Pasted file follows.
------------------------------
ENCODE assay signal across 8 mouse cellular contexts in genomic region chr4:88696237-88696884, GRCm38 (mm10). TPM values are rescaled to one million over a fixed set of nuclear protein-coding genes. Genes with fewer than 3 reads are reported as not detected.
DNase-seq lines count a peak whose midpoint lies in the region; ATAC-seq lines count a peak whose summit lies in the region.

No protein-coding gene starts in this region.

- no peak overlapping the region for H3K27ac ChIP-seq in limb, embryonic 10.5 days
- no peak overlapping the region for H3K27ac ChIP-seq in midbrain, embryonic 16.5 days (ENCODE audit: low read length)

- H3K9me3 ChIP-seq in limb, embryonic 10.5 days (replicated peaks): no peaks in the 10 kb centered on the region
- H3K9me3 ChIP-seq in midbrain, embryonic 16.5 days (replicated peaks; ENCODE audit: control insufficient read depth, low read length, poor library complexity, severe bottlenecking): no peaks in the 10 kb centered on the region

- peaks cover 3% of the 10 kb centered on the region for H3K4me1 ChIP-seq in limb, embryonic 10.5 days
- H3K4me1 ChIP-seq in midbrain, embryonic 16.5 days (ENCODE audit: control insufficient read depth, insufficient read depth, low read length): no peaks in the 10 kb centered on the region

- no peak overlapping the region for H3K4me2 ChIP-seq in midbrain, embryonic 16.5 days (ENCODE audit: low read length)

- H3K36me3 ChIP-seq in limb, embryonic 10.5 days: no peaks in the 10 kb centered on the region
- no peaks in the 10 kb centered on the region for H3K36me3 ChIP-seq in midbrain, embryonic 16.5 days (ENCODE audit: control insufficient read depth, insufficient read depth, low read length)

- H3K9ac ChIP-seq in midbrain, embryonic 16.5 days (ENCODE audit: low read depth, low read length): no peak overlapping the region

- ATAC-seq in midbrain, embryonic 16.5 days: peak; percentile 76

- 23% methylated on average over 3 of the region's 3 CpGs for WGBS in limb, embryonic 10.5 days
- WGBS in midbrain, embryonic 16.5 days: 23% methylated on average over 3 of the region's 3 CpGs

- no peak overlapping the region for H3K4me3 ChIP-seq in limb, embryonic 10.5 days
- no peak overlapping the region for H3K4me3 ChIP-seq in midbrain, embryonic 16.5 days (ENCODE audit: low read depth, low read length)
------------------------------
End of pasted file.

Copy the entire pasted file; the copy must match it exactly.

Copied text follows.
ENCODE assay signal across 8 mouse cellular contexts in genomic region chr4:88696237-88696884, GRCm38 (mm10). TPM values are rescaled to one million over a fixed set of nuclear protein-coding genes. Genes with fewer than 3 reads are reported as not detected.
DNase-seq lines count a peak whose midpoint lies in the region; ATAC-seq lines count a peak whose summit lies in the region.

No protein-coding gene starts in this region.

- no peak overlapping the region for H3K27ac ChIP-seq in limb, embryonic 10.5 days
- no peak overlapping the region for H3K27ac ChIP-seq in midbrain, embryonic 16.5 days (ENCODE audit: low read length)

- H3K9me3 ChIP-seq in limb, embryonic 10.5 days (replicated peaks): no peaks in the 10 kb centered on the region
- H3K9me3 ChIP-seq in midbrain, embryonic 16.5 days (replicated peaks; ENCODE audit: control insufficient read depth, low read length, poor library complexity, severe bottlenecking): no peaks in the 10 kb centered on the region

- peaks cover 3% of the 10 kb centered on the region for H3K4me1 ChIP-seq in limb, embryonic 10.5 days
- H3K4me1 ChIP-seq in midbrain, embryonic 16.5 days (ENCODE audit: control insufficient read depth, insufficient read depth, low read length): no peaks in the 10 kb centered on the region

- no peak overlapping the region for H3K4me2 ChIP-seq in midbrain, embryonic 16.5 days (ENCODE audit: low read length)

- H3K36me3 ChIP-seq in limb, embryonic 10.5 days: no peaks in the 10 kb centered on the region
- no peaks in the 10 kb centered on the region for H3K36me3 ChIP-seq in midbrain, embryonic 16.5 days (ENCODE audit: control insufficient read depth, insufficient read depth, low read length)

- H3K9ac ChIP-seq in midbrain, embryonic 16.5 days (ENCODE audit: low read depth, low read length): no peak overlapping the region

- ATAC-seq in midbrain, embryonic 16.5 days: peak; percentile 76

- 23% methylated on average over 3 of the region's 3 CpGs for WGBS in limb, embryonic 10.5 days
- WGBS in midbrain, embryonic 16.5 days: 23% methylated on average over 3 of the region's 3 CpGs

- no peak overlapping the region for H3K4me3 ChIP-seq in limb, embryonic 10.5 days
- no peak overlapping the region for H3K4me3 ChIP-seq in midbrain, embryonic 16.5 days (ENCODE audit: low read depth, low read length)